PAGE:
Luigi Replace "no" with "yk" for real email address
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wrote:

Same for the UK.
Like many people, I throw my copper change in a jar. Except that I have two jars, one just for the non-magnetic stuff. Then I use it as casting bronze, because it's cheaper than buying it.
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On Fri, 05 Dec 2003 04:25:39 +0000, Andy Dingley

Did you guys switch to the Euro without me noticing. I thought you still had pence, not cents. ;-)

I gave up on saving pennies a long time ago. I try to get rid of them ASAP. I do keep my loonies and toonies (one and two dollar Canadian coins, Keith) in a mineral water bottle. After a year or so, I have a nice stash to buy something with. But then, I don't feel the need to have metal on hand so that I can cast bronze when the urge takes me.
Luigi Replace "no" with "yk" for real email address
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They are still great shot pin washers! Don't drill them or anything, just shoot through them. Copper over zinc holds up great, even outside.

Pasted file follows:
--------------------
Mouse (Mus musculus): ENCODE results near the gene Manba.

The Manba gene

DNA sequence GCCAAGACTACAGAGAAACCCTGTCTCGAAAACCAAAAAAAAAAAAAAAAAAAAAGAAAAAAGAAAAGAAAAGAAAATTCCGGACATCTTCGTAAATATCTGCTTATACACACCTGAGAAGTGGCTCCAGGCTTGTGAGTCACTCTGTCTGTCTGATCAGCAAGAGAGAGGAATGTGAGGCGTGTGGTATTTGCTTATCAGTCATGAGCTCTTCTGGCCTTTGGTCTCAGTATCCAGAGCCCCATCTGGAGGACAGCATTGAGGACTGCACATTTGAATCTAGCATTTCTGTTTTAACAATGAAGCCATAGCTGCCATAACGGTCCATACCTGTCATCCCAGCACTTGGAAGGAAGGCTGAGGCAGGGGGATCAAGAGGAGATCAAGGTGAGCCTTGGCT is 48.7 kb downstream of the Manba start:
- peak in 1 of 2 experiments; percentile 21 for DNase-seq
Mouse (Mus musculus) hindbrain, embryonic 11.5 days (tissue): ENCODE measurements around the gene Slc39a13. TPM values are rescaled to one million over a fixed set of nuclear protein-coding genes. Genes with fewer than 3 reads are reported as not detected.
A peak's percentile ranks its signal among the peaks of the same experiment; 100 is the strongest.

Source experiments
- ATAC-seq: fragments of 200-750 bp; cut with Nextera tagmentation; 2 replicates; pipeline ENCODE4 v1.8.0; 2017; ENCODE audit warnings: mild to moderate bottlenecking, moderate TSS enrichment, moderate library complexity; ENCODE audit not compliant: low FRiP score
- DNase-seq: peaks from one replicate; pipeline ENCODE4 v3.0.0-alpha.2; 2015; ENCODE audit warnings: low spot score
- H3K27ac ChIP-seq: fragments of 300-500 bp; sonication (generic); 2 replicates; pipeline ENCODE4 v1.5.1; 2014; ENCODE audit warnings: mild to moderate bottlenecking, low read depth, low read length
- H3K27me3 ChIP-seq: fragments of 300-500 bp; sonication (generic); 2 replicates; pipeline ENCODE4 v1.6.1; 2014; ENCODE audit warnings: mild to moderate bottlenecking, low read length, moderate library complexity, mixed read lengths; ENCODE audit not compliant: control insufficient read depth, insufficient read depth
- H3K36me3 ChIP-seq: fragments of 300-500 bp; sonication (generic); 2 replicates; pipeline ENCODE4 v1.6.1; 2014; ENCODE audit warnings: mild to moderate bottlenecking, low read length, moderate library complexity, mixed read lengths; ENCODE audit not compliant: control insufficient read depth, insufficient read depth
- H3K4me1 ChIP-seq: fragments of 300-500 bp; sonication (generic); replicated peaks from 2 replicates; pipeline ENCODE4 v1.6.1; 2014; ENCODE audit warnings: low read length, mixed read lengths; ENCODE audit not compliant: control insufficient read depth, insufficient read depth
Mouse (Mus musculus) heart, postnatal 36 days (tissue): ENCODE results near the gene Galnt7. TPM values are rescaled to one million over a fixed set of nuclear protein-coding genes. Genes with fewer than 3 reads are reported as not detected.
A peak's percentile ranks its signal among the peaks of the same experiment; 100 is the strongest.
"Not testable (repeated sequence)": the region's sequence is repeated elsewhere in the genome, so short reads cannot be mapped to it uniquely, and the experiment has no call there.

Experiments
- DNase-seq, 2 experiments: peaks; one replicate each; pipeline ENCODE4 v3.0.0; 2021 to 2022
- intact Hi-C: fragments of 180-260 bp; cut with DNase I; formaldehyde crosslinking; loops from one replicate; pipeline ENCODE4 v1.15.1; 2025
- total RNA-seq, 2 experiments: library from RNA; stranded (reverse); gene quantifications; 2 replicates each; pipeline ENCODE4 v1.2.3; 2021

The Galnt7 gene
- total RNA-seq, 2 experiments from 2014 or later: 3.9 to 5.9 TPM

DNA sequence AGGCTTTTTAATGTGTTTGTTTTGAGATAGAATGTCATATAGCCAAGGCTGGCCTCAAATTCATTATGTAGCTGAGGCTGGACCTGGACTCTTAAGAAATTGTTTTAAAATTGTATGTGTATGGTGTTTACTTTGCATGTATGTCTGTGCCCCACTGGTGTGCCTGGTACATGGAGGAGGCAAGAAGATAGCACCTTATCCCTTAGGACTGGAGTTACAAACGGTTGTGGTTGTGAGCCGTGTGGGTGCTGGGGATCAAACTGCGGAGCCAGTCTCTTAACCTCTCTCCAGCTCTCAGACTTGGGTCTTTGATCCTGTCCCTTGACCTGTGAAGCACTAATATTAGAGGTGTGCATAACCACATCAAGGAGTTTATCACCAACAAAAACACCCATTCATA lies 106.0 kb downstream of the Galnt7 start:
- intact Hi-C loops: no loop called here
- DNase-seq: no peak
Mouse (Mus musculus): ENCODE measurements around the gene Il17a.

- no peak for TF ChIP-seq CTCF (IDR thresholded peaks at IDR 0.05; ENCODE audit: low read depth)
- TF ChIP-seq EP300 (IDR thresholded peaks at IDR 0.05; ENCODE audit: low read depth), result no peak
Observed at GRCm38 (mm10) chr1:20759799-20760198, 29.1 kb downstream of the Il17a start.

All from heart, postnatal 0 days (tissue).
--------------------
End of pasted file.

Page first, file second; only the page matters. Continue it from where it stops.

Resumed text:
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And it changed to copper-plated zinc in 1982. Composition is currently 97.6% Zn, 2.4% Cu.
http://www.treasury.gov/education/fact-sheets/currency/lincoln-cent.html
-- Regards, Doug Miller (alphageek-at-milmac-dot-com)
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FWIW Cool experiment the chem teacher in the classroom next to mine had his students do. Take a copper clad penny and, using a triangular file, file several holes through the copper on the edge around the periphery of the penny. Place in glass beaker and cover well with muriatic(hydrochloric) acid( IIRC they used about 50 ml.). Careful of the fizz. Let set a day or so. If all goes as planned, the acid will 'eat out' the zinc inside and you have a hollow penny.
Larry
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Or build a nice fast pulse generator and shrink the penny shirt button size...
http://ffden-2.phys.uaf.edu/211.fall2000.web.projects/r.pace /!shrinking.html
-Bruce

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Bruce Rowen wrote:

Too cool! But in either case, I think it's illegal to deface money.
--